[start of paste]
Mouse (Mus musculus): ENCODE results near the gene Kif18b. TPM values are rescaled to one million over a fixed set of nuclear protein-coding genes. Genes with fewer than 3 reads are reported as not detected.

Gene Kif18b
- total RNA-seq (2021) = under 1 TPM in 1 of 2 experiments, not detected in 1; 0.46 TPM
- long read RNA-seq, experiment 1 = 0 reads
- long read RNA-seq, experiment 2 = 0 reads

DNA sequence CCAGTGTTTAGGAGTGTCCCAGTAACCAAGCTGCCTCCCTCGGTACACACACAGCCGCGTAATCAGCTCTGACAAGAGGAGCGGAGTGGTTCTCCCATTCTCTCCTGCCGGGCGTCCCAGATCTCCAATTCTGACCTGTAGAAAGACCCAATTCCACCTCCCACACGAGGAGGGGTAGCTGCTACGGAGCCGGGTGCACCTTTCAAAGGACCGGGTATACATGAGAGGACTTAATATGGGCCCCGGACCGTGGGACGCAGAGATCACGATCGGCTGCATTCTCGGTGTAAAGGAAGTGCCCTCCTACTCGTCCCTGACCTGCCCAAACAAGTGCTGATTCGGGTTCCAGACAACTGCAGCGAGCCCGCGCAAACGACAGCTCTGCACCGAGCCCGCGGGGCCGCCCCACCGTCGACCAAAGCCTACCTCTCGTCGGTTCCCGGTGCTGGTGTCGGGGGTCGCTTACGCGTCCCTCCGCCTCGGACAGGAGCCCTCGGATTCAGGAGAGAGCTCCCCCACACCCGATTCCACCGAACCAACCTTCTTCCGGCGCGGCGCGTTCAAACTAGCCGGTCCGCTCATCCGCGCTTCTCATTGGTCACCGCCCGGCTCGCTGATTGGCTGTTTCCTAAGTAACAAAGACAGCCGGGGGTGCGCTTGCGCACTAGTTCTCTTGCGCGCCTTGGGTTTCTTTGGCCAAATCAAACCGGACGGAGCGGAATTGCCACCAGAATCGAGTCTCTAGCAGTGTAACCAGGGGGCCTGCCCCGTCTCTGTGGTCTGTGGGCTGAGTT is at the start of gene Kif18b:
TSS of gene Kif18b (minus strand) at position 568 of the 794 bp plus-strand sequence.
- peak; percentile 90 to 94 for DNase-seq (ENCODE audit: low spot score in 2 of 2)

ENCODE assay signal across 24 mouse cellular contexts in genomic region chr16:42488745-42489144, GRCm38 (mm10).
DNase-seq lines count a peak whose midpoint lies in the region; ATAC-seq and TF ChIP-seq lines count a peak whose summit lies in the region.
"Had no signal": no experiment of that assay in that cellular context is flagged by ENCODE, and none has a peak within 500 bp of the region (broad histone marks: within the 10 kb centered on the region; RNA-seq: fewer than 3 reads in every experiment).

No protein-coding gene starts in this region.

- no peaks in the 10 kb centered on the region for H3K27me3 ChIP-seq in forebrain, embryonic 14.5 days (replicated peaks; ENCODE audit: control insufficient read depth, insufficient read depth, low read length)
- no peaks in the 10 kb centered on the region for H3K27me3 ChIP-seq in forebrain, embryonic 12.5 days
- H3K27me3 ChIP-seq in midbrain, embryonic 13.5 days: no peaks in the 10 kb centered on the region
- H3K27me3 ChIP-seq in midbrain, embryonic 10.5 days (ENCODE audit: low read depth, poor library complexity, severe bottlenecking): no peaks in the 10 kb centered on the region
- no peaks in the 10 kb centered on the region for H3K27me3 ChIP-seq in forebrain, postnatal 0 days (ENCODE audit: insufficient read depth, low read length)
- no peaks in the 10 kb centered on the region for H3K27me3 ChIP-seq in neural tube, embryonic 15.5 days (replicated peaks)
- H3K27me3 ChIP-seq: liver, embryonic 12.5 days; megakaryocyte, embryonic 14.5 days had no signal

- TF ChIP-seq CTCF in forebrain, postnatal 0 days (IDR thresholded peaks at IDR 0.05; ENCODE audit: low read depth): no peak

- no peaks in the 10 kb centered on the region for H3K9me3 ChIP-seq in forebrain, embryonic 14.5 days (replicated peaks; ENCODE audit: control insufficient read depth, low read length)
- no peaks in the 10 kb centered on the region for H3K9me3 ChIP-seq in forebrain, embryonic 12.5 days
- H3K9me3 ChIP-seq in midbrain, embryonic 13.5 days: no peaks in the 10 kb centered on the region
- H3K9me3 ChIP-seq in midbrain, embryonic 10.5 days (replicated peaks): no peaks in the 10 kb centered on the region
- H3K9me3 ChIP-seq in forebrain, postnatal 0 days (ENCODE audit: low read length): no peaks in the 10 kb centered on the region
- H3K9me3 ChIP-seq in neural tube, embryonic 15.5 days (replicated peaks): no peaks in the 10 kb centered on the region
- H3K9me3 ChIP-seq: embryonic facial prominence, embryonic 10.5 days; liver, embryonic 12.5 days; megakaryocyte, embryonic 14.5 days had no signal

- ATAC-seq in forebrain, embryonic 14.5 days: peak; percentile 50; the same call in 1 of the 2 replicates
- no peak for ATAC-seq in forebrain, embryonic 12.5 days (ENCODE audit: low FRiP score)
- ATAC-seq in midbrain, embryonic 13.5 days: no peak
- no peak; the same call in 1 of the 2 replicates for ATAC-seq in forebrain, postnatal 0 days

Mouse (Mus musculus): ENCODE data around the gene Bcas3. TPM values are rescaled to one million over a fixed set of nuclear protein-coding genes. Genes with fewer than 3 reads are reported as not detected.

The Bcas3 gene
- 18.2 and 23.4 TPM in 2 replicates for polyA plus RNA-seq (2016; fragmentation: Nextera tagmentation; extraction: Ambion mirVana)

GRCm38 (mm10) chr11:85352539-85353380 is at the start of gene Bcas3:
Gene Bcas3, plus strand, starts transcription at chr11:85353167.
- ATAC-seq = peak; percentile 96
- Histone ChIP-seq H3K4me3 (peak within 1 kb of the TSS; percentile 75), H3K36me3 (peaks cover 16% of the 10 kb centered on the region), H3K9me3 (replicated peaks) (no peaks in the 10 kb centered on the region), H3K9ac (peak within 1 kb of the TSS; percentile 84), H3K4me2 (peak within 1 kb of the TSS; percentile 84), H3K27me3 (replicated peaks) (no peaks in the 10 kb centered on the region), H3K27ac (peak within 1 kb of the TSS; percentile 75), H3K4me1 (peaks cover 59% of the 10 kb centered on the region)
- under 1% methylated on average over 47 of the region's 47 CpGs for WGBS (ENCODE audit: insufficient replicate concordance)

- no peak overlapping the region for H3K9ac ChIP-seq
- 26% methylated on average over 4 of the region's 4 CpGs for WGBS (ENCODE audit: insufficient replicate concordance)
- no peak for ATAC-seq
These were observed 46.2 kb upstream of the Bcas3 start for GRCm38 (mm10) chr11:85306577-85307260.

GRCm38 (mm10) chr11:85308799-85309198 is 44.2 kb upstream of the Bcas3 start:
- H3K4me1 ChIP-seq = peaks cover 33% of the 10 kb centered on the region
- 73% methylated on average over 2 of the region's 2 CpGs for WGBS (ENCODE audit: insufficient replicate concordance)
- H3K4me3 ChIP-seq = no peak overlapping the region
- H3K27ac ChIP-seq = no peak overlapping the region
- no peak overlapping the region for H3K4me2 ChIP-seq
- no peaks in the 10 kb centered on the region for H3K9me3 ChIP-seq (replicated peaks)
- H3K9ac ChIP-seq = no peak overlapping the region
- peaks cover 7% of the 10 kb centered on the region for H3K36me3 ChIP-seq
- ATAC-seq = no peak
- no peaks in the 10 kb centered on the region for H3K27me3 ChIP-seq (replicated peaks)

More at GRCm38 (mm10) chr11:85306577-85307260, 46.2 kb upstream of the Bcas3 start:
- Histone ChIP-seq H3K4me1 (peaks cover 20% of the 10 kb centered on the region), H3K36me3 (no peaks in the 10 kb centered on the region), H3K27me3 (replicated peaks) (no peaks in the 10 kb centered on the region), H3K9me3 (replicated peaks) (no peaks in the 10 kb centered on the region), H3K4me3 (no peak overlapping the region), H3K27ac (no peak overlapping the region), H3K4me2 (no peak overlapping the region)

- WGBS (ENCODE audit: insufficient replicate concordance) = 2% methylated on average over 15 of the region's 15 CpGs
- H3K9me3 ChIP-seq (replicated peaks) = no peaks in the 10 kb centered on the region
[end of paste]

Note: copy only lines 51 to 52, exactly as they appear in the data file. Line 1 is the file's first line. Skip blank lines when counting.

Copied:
- H3K9ac ChIP-seq = no peak overlapping the region
- peaks cover 7% of the 10 kb centered on the region for H3K36me3 ChIP-seq